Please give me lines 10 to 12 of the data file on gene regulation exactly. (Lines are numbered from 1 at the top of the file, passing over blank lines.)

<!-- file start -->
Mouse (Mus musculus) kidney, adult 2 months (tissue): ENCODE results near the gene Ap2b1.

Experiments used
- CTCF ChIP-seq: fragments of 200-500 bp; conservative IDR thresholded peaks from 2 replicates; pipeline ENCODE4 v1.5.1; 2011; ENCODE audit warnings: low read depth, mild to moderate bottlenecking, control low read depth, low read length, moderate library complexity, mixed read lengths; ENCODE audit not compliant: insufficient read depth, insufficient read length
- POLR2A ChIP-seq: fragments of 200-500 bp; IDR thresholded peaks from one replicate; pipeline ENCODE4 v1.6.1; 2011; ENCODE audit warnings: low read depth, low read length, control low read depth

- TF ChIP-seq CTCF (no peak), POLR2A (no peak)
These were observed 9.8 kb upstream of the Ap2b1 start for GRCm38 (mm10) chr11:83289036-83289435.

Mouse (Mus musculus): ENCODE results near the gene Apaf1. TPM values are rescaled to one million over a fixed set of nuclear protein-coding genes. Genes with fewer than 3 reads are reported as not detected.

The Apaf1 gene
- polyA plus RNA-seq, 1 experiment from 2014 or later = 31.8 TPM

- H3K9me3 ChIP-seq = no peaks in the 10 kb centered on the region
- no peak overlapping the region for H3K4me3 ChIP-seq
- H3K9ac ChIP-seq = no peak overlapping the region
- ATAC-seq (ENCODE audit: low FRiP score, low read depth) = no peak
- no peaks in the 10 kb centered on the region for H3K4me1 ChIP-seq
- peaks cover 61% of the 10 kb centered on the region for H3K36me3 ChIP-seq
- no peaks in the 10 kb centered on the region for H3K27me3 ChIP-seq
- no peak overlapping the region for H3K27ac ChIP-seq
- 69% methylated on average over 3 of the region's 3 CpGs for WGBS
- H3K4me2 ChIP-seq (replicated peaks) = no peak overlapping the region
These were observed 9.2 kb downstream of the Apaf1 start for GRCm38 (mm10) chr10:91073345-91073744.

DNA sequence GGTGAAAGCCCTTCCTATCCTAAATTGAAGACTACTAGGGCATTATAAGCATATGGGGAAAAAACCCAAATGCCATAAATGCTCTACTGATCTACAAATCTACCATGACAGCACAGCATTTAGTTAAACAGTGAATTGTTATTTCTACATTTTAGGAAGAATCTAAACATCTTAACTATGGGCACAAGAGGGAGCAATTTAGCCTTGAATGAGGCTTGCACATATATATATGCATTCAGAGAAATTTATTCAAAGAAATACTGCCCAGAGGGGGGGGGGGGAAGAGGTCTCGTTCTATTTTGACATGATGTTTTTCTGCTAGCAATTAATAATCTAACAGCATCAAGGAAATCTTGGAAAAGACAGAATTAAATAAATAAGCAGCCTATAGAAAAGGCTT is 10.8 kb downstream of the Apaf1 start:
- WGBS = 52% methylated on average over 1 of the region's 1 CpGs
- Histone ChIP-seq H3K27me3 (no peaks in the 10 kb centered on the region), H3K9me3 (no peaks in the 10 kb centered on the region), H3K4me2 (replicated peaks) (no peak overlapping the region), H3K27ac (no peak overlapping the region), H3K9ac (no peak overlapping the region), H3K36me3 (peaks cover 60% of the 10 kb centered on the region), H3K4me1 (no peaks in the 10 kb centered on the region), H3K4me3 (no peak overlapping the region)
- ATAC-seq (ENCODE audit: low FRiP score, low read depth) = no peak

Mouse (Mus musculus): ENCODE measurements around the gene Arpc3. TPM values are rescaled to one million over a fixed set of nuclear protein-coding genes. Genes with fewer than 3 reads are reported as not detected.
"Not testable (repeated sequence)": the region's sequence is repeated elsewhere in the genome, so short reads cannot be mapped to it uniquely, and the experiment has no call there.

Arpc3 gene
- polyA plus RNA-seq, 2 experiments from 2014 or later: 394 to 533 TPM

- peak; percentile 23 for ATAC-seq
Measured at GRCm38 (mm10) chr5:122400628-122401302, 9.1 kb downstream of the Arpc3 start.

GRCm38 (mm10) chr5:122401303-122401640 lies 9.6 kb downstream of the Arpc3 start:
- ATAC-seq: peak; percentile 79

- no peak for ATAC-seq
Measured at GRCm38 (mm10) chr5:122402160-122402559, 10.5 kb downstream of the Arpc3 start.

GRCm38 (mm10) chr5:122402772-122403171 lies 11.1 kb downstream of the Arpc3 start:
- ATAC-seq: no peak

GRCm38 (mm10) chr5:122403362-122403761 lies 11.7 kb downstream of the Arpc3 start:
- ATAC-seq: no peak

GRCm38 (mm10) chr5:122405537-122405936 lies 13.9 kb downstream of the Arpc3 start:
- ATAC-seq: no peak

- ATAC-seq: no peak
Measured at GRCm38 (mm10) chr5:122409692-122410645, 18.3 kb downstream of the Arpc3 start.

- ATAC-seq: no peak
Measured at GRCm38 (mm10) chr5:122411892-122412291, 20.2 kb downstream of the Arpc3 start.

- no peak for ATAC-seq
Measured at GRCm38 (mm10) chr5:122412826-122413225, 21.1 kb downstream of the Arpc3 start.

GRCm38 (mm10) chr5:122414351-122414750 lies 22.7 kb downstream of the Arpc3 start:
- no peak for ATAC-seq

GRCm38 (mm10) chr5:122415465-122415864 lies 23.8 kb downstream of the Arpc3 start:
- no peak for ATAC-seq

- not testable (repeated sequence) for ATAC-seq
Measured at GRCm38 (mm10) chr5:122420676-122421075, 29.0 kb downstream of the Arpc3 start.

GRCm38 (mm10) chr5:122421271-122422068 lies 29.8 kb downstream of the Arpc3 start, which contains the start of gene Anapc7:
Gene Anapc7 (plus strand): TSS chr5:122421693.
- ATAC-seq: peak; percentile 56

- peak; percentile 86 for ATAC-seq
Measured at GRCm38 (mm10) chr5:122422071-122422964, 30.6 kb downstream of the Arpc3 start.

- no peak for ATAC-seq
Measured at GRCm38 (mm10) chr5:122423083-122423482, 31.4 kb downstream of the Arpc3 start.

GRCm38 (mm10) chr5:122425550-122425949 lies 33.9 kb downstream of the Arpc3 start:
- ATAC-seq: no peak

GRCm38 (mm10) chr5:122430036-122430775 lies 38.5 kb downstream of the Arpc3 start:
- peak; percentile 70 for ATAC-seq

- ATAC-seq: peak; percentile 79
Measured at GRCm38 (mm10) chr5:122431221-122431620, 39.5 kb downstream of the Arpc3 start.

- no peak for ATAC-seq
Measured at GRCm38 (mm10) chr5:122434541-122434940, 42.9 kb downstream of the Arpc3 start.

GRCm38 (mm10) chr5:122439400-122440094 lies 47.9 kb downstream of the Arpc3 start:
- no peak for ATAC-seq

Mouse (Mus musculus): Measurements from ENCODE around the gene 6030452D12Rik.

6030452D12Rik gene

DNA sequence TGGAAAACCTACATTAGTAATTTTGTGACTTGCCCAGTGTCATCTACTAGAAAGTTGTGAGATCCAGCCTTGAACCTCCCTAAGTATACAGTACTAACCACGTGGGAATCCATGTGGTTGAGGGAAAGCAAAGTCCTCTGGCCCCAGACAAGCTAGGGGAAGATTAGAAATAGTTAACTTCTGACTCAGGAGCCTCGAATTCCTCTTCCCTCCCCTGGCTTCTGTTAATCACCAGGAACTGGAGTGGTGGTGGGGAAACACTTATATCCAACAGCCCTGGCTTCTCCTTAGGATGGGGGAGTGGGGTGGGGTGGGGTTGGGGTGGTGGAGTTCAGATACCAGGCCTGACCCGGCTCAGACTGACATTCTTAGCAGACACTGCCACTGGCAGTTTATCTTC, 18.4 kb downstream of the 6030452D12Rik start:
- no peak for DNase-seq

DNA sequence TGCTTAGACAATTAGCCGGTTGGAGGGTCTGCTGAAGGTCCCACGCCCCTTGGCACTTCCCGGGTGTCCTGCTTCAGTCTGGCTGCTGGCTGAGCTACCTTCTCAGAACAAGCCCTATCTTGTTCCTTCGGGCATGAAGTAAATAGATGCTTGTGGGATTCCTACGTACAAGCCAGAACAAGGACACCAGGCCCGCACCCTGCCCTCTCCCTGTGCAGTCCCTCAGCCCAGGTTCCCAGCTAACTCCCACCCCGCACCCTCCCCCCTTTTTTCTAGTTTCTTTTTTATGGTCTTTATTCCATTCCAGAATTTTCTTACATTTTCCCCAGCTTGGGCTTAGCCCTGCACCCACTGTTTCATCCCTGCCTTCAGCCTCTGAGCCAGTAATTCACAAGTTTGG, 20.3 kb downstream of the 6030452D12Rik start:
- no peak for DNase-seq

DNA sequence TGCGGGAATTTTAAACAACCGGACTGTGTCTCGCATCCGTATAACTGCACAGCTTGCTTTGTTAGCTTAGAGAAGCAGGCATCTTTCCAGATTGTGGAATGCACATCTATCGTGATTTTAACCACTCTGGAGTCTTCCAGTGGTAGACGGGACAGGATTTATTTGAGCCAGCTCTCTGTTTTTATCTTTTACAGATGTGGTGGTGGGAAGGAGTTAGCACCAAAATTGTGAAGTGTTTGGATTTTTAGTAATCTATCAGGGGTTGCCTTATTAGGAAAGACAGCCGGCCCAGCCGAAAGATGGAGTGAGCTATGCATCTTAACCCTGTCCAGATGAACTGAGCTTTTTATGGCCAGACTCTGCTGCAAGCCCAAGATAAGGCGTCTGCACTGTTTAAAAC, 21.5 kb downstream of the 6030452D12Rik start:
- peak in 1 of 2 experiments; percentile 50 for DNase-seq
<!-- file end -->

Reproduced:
- H3K9me3 ChIP-seq = no peaks in the 10 kb centered on the region
- no peak overlapping the region for H3K4me3 ChIP-seq
- H3K9ac ChIP-seq = no peak overlapping the region